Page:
Due to the rise of social media platforms within recent years, there has been a rapid increase in online abuse that people are receiving on a daily basis. Within the past few weeks, the Crown Prosecution Service (CPS) have told prosecutors in England and Wales that online hate crimes should be treated as seriously as face to face abuse.
Following public concern about the increasing amount of racist, homophobic and anti-religious attacks on social media, the CPS felt no choice in the matter and therefore pushed for this new legislation to be passed. This included revised legal documents with guidance for prosecutors on how they should make decisions on criminal charges. The rules of this new regulation officially put online abuse on the same level as offline hate crimes. We ask; should these two criminal offences be treated the same?
The legal enforcement was initially sparked after Seyi Akiwowo, a councillor in the London borough of Newham who was targeted by racist ‘trolls’ online after giving a speech regarding refugees. She and other councilors were shocked at the level of racist abuse she received after a video of her speech went viral.
Although a high number of online hate crimes revolve around racism, people are receiving similar offences surrounding a vast array social topics. This recent legal enforcement has caused a hot debate amongst people as some would argue online attacks are not as serious as face to face offences. In contrast, some would disagree and believe the new regulation is fair and supports equal prosecution.
Due to the internet being part of the virtual world where everything happens through online communications, some argue that abuse on the internet isn’t as serious seeing it cannot cause physical harm to a person. This debate has been triggered through a difference in views amongst people who do not believe a person who commits face to face abuse should be prosecuted the same as someone who makes offences online. In addition, it is argued that there is a clear difference in severity between both crimes as face to face abuse can cause injury and even the risk of death upon a person. This debate is further escalated due to a high percentage of online abuse cases being carried out by children and the younger ‘teen’ generation. The CPS are currently in the process of deciding whether exceptions should be made due to children not being able to understand and appreciate the potential harm they could have caused.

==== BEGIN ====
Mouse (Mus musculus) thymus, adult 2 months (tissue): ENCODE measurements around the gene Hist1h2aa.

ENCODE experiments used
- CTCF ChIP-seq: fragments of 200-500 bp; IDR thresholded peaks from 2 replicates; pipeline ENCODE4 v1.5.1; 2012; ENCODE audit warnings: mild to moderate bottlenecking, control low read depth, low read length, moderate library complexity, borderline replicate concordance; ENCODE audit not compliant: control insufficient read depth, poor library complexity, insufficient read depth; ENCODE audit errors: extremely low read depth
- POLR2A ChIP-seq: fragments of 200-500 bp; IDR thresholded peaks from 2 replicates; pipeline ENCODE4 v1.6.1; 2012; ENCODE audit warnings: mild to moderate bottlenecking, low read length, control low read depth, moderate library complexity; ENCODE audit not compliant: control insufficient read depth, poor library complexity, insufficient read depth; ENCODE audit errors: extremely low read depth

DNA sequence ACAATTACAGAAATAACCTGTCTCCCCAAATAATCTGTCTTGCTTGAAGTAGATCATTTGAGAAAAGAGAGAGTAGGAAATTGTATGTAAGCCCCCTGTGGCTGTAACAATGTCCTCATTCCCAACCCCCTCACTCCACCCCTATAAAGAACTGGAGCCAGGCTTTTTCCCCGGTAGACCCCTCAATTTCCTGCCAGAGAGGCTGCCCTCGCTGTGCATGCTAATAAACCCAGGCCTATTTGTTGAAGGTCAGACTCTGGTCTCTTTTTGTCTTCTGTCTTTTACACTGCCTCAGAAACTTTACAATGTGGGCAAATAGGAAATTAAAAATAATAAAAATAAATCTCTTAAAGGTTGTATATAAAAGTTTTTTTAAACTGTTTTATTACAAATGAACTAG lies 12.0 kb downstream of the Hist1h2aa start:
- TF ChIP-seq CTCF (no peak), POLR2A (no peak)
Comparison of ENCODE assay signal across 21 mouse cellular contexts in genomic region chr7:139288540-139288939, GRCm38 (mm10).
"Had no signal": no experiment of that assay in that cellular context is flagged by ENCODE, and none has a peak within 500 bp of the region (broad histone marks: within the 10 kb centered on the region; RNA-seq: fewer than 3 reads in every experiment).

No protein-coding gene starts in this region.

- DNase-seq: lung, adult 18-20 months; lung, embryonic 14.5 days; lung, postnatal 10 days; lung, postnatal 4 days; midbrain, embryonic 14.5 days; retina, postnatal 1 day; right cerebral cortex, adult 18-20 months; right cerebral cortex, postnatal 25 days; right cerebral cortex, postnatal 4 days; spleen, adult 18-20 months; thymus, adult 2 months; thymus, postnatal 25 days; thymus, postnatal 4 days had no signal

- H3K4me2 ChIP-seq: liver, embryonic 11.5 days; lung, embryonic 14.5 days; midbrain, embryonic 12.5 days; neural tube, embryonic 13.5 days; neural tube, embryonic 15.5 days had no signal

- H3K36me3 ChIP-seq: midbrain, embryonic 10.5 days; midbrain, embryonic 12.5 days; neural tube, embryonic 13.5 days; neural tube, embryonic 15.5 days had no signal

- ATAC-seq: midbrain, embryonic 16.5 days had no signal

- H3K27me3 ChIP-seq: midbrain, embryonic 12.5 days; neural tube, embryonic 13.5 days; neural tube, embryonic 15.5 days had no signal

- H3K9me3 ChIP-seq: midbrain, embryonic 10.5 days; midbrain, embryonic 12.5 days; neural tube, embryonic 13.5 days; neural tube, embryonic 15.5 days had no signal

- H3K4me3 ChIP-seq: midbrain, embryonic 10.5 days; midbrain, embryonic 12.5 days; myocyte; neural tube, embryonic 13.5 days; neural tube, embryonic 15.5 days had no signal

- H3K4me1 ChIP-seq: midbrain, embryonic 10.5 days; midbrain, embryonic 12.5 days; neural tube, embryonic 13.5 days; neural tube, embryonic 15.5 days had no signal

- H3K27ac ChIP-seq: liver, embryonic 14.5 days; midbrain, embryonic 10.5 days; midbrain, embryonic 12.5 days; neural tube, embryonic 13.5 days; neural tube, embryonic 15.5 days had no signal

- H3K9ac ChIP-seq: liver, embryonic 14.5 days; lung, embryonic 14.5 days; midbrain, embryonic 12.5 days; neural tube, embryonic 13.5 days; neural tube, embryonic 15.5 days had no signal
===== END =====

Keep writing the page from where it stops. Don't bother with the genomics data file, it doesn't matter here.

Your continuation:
Some may criticise the new approach and guidance for prosecutors as heavy-handed. But we must remember the common thread that links online purveyors of hate with those who commit physical abuse crimes. That is, the desire to undermine and instil fear in those they target.
Alison Saunders, the Director of Public Prosecutions, stated that “shouted in the face on the street or personal comments being tweeted, the impact of hateful abuse on a victim can be equally devastating”. She added, “The internet and social media in particular have provided new platforms for abuse”. Although online abuse cannot directly cause physical harm upon a person, it can cause a person to become mentally unstable which can be just as serious as physical harm.
Before deciding upon the consequences for these crimes, it is important to access the levels of danger and risk that the victim is exposed to. Take a care worker for example or an estate agent who regularly work alone with members of the public. If they were to be confronted by an aggressive person whist working would this be considered more or less dangerous as a stranger tweeting them verbal abuse or writing on their Facebook wall? Would the person be exposed to the same level of risk? And would both situations lead to the same outcome for the victim?
From a personal safety perspective, this change could certainly help to reduce the level of online abuse that individuals receive. If people are more aware of the consequences of committing these crimes they may think before writing something online. Nevertheless, this change will not completely wipe out online abuse and incidents that happen online. Therefore, it is important that you try to limit the chances of it happening to you. However, the answer lies with you. Should online abuse be taken as seriously as face to face abuse crimes?